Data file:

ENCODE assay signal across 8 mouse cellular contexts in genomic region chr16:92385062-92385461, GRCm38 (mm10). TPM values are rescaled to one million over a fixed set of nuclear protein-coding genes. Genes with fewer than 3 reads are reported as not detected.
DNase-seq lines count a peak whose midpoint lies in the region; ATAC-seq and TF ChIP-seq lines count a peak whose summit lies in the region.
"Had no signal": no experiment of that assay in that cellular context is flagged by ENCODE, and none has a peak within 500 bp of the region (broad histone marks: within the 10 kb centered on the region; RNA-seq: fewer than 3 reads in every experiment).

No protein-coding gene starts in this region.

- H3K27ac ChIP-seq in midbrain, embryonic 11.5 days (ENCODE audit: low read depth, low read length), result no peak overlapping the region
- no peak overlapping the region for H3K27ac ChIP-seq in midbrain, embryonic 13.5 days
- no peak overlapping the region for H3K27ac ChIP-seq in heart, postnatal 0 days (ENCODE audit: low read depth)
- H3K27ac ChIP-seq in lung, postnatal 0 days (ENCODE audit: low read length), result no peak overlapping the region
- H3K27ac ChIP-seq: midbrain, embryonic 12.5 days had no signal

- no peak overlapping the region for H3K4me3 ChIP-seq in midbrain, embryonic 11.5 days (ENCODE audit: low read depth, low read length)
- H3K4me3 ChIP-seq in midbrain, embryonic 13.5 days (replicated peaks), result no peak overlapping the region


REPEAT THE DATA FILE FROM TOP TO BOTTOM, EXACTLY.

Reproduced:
ENCODE assay signal across 8 mouse cellular contexts in genomic region chr16:92385062-92385461, GRCm38 (mm10). TPM values are rescaled to one million over a fixed set of nuclear protein-coding genes. Genes with fewer than 3 reads are reported as not detected.
DNase-seq lines count a peak whose midpoint lies in the region; ATAC-seq and TF ChIP-seq lines count a peak whose summit lies in the region.
"Had no signal": no experiment of that assay in that cellular context is flagged by ENCODE, and none has a peak within 500 bp of the region (broad histone marks: within the 10 kb centered on the region; RNA-seq: fewer than 3 reads in every experiment).

No protein-coding gene starts in this region.

- H3K27ac ChIP-seq in midbrain, embryonic 11.5 days (ENCODE audit: low read depth, low read length), result no peak overlapping the region
- no peak overlapping the region for H3K27ac ChIP-seq in midbrain, embryonic 13.5 days
- no peak overlapping the region for H3K27ac ChIP-seq in heart, postnatal 0 days (ENCODE audit: low read depth)
- H3K27ac ChIP-seq in lung, postnatal 0 days (ENCODE audit: low read length), result no peak overlapping the region
- H3K27ac ChIP-seq: midbrain, embryonic 12.5 days had no signal

- no peak overlapping the region for H3K4me3 ChIP-seq in midbrain, embryonic 11.5 days (ENCODE audit: low read depth, low read length)
- H3K4me3 ChIP-seq in midbrain, embryonic 13.5 days (replicated peaks), result no peak overlapping the region